Senate Speech: Request for Programs to Eliminate Conditions
Debates of the Senate (Hansard)
2nd Session, 36th Parliament,
Volume 138, Issue 24
Tuesday, February 8, 2000
The Honourable Gildas L. Molgat, Speaker
Hon. Douglas Roche: Honourable senators, my question is directed to the Leader of the Government in the Senate. Over the Christmas recess, two important reports dealing with social conditions in Canada were released. The first report was from the Progressive Conservative National Caucus Task Force on Poverty, and it contains many valuable recommendations which are premised on the following remarkable sentence:
Above all, we were humbled by the depth and magnitude of poverty in Canada...
The second report to which I refer is the Liberal task force on Western Canadian issues which also addresses poverty and in which it is stated: The face of poverty is getting younger. Children living in poverty are more likely to end up in the sex and drug trade, drop out of school or become involved in crime.
In light of these two reports which cross party lines, I should like to ask this question of the minister: If we cannot end massive poverty in Canada with the present robust economy, with unemployment dropping, with the stock market roaring and government surpluses building, then when will we be able to do so? (1500) Since there is strong support across party lines for action, will the government now make poverty eradication an all-out national priority? Hon. J. Bernard Boudreau (Leader of the Government): Honourable senators, I thank the honourable senator for that question. It is an important, indeed pivotal, issue for government today. The response of government with respect to the program involving the homeless is one element of a renewed commitment to deal with our social problems in a way that will be positive and productive.
I had heard, as an aside, that perhaps some of the homeless might benefit from some of the HRDC programs now under discussion.That may be true. If you look at the statistics with respect to poverty among our unemployed youth and their levels of education and their corresponding opportunities for jobs, then you realize just how important programs of learning and literacy, and other social development programs, can be. It is a comprehensive problem.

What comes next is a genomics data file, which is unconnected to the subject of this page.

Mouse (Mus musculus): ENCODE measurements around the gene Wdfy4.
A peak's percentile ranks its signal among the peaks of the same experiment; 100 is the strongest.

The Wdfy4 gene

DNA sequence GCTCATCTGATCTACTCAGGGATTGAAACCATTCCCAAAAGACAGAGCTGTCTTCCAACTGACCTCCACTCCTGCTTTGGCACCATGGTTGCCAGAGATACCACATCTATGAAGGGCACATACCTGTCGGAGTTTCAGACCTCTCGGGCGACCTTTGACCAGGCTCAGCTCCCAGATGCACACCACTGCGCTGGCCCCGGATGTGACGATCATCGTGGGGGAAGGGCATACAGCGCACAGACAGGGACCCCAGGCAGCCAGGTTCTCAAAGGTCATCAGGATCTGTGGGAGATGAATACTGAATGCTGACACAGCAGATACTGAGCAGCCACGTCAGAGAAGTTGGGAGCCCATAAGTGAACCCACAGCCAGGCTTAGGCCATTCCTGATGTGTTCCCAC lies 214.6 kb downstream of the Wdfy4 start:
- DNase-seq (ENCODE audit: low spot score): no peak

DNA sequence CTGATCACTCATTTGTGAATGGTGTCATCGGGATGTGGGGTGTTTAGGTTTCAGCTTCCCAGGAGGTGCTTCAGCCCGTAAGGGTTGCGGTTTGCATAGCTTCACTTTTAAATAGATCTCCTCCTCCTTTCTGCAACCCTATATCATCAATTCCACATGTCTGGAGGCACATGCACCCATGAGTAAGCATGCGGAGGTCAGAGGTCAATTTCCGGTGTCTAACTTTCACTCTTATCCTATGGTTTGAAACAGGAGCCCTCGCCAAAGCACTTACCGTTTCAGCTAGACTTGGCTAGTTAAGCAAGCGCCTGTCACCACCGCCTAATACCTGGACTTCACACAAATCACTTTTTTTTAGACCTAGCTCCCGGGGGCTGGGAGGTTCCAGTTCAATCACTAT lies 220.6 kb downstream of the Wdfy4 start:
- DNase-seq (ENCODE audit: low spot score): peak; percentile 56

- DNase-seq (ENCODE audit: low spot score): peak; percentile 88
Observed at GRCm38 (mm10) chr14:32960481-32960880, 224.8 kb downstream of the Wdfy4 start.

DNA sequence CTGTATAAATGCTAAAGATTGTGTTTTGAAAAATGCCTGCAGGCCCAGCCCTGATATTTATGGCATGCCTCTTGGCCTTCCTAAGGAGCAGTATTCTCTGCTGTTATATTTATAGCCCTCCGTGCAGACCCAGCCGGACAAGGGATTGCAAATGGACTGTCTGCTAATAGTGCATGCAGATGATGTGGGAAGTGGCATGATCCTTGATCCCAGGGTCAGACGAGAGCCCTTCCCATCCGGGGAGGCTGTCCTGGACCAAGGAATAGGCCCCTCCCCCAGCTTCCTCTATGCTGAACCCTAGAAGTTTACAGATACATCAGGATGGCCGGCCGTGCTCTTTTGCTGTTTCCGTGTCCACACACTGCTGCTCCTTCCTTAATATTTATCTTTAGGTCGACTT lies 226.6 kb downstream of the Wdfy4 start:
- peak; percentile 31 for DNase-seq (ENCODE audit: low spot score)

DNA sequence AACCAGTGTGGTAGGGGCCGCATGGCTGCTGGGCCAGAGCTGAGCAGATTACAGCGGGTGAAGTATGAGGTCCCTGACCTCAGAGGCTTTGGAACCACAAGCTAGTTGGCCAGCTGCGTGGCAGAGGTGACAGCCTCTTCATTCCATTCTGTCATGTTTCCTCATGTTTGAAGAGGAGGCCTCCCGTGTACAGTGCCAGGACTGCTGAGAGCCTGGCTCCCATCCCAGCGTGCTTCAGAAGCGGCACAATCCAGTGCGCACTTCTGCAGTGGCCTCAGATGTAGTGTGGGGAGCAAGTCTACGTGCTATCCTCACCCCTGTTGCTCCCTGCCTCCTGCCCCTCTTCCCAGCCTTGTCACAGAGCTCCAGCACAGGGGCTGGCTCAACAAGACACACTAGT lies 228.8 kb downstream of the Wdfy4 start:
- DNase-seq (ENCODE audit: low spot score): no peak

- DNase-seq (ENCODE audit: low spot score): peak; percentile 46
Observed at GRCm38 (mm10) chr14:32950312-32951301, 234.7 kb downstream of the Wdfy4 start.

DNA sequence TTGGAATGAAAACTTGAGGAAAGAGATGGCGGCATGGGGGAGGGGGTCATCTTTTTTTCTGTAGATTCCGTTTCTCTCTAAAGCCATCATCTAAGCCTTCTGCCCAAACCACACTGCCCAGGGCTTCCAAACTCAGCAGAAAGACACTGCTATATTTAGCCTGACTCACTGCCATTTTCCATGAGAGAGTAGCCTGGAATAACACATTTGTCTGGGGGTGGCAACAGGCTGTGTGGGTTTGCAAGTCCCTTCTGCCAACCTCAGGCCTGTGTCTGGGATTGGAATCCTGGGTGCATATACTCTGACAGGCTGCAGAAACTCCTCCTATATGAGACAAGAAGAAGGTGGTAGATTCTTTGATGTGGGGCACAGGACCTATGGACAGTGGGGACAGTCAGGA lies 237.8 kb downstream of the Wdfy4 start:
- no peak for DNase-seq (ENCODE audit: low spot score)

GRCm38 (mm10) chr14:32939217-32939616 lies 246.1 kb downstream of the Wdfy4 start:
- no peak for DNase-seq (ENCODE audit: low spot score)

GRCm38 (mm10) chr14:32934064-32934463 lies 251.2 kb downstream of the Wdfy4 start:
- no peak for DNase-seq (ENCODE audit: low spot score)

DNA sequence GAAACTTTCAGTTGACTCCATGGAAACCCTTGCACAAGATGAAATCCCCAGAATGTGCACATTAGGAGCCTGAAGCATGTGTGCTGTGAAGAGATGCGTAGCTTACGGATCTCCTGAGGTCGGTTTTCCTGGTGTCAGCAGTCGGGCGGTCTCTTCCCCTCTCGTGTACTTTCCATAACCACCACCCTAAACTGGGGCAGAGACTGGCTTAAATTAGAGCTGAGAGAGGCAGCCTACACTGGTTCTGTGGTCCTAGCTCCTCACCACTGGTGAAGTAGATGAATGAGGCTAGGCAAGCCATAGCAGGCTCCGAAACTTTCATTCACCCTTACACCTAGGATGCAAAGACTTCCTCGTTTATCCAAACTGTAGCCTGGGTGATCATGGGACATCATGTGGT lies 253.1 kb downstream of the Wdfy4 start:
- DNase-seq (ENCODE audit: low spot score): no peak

Senator Di Nino: Remember the GST!
Senator Boudreau: I will certainly take the honourable senator's views to my colleagues in cabinet.
Senator Roche: I thank the honourable minister. The minister mentioned the homeless in his answer. I ask him if he has noted in the Liberal task force on Western Canada the statement that, in Edmonton, an estimated 42 per cent of the city's homeless are aboriginal. The task force says that urban aboriginal youth are particularly at risk, and so I ask the minister if, in the forthcoming budget, there will be some special attention to this serious problem.
Senator Boudreau: The honourable senator will, of course, know that I am not in a position to indicate specific measures that will be contained in the budget. However, he highlights a significant problem with urban aboriginal youth that exists across the country but is particularly evident in the western provinces, and in cities such as Winnipeg. While some of the programs that are available nationally - including the new program for the homeless - will be of assistance, there is a need to look to what more can be done. I am certainly supportive of the senator's views, and whenever the opportunity arises, I make that same point.